Day 1 :
University of Barcelona, Spain
Time : 9:30-10:10
Guillem Feixas, now Professor at the Faculty of Psychology of the University of Barcelona, completed his PhD at this center and hold a postdoc position at the University of Memphis, USA. He is the director of the Master in Cognitive Social Therapy and other postgraduate courses. He has published more than 90 papers in reputed journals and 10 books and led several research projects. His investigations have been focused in interpersonal construing and its role in health (both mental and physical), and in the process of psychotherapy.
A variety of psychotherapies for depression have received substantial empirical support but the rates of recovery are still unsufficient and relapse is all too common. Research on cognitive conflicts has shown that personal dilemmas can be found in over 90% of all patients with depression but current psychotherapies do not focus on these dilemmas at least in a direct way. Dilemma-Focused Therapy (DFT) is a brief intervention which can complement other therapies by targeting on personal dilemmas, an issue which is usually not dealt with but which could explain much of the reluctance to change and relapse that occurs in the course of the treatment for depression. DFT is constructivist-based intervention derived from personal construct theory which has already been supported in an RCT. It uses the Repertory Grid Technique (RGT) for the study of a person’s meaning system. One type of conflict which can be detected with the RGT is implicative dilemma: a desired change on one construct (e.g. “sad-happy”) has an undesired implication on another construct (e.g. “cares for others vs. selfish”). Thus, achieving change (e.g., becoming happy) implies an undesirable change in self-identity (e.g., becoming selfish). Instead of focusing only in symptoms or negative thoughts, DFT is oriented to help clients recognize both sides of the dilemma: the need for change and the need for continuity and for protecting the sense of identity. By empowering clients to deal with their internal conflicts they can resolve their personal dilemmas and govern their lives in a more integrated way.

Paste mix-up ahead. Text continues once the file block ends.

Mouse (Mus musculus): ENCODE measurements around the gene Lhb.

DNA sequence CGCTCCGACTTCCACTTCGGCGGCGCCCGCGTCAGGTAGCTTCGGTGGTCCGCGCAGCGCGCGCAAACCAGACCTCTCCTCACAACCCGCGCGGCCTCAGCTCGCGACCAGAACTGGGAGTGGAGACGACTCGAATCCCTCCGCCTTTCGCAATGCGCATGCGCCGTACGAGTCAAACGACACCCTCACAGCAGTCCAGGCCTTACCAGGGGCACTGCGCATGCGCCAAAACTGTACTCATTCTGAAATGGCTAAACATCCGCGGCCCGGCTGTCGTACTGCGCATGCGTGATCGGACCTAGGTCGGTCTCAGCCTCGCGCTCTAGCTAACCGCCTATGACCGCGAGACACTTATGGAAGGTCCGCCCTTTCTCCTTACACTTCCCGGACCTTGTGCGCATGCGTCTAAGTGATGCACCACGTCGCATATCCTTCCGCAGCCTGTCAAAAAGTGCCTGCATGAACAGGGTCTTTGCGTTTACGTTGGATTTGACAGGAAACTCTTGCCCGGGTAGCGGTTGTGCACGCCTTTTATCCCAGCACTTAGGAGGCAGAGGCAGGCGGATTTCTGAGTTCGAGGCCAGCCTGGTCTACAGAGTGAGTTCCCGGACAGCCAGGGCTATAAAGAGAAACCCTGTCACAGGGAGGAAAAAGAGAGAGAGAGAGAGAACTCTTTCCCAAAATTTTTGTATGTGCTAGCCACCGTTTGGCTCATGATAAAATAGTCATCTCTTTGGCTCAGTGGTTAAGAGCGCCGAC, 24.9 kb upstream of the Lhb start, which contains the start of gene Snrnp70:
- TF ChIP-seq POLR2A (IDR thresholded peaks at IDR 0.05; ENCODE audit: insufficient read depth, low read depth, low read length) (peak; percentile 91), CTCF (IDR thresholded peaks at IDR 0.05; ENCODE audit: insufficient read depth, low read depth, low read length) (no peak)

Hermanas Hospitalarias, Italy
Time : 10:10-10:50
Giampaolo Perna has completed his MD and PhD from Milan State University becoming psychiatrist in the same university. He is the chairman of the department of clinical neurosciences of Hermanas Hospitalarias - Villa San Benedetto Menni near Como Lake. He has published more than 100 papers in impacted journals. He is voluntary professor at Leonard Miller School of Medicine, University of Miami and associate professor at Maastricht University. He is the chair of the WPA section on personalized psychiatry and member of the executive board of the Italian Association for Behavior Analysis and Modification and Cognitive Behavioral Therapy (AIAMC).
After several years during which psychiatry focused on the role of brain and cognitions in mental disorders recent experimental evidences point out the key role of body in mental disorders, in particular in anxiety and mood disorders. There are clear evidences relating panic disorder to respiratory, cardiovascular and balance system abnormalities that led to a respiratory theory of this disorder and to the development of respiratory therapies with evidences of a role of physical exercise in the wellbeing of these patients. Even in depression, whose impact in the health of world population is growing of importance, there are evidences of a role of immunologic and endocrine systems in its pathogenesis leading to a inflammatory theory of depression with recent experimental studies focusing on the role of anti-inflammatory agents in its treatment. It should be also mentioned that many psychotropic medications affect body, for example the anticoagulant effects of antidepressants are well known as well as cardiac and respiratory direct effect of medications used in the treatment of panic disorder. As well, evidences of an important interface between depression and cancer, diabetes and cardiovascular diseases are emerging clearly. Finally the view of a key role of body in psychopathology, that find its roots in the ideas of William James, is also supported by data showing a central role of cortisol and the stress system in many different mental disorders.